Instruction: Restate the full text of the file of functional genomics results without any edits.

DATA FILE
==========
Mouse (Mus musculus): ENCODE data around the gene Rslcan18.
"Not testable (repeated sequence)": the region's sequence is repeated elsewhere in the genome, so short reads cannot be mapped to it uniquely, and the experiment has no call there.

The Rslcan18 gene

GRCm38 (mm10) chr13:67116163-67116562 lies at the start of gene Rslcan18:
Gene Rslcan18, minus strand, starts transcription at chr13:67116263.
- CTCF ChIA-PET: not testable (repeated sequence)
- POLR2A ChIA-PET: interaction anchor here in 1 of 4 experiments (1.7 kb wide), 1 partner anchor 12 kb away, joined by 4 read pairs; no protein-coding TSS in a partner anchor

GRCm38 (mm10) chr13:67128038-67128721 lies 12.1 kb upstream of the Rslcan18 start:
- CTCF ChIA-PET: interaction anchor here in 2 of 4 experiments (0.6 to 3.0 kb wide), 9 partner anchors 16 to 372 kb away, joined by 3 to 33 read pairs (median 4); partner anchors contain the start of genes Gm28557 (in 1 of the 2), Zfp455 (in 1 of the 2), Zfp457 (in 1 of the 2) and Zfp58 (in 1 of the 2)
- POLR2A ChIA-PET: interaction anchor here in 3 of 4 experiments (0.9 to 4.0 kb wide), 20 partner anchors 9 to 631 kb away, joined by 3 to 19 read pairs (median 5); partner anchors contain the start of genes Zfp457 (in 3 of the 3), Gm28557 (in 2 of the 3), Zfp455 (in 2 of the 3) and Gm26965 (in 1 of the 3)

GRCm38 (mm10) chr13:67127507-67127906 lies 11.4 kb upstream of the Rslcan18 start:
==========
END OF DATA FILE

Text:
Mouse (Mus musculus): ENCODE data around the gene Rslcan18.
"Not testable (repeated sequence)": the region's sequence is repeated elsewhere in the genome, so short reads cannot be mapped to it uniquely, and the experiment has no call there.

The Rslcan18 gene

GRCm38 (mm10) chr13:67116163-67116562 lies at the start of gene Rslcan18:
Gene Rslcan18, minus strand, starts transcription at chr13:67116263.
- CTCF ChIA-PET: not testable (repeated sequence)
- POLR2A ChIA-PET: interaction anchor here in 1 of 4 experiments (1.7 kb wide), 1 partner anchor 12 kb away, joined by 4 read pairs; no protein-coding TSS in a partner anchor

GRCm38 (mm10) chr13:67128038-67128721 lies 12.1 kb upstream of the Rslcan18 start:
- CTCF ChIA-PET: interaction anchor here in 2 of 4 experiments (0.6 to 3.0 kb wide), 9 partner anchors 16 to 372 kb away, joined by 3 to 33 read pairs (median 4); partner anchors contain the start of genes Gm28557 (in 1 of the 2), Zfp455 (in 1 of the 2), Zfp457 (in 1 of the 2) and Zfp58 (in 1 of the 2)
- POLR2A ChIA-PET: interaction anchor here in 3 of 4 experiments (0.9 to 4.0 kb wide), 20 partner anchors 9 to 631 kb away, joined by 3 to 19 read pairs (median 5); partner anchors contain the start of genes Zfp457 (in 3 of the 3), Gm28557 (in 2 of the 3), Zfp455 (in 2 of the 3) and Gm26965 (in 1 of the 3)

GRCm38 (mm10) chr13:67127507-67127906 lies 11.4 kb upstream of the Rslcan18 start: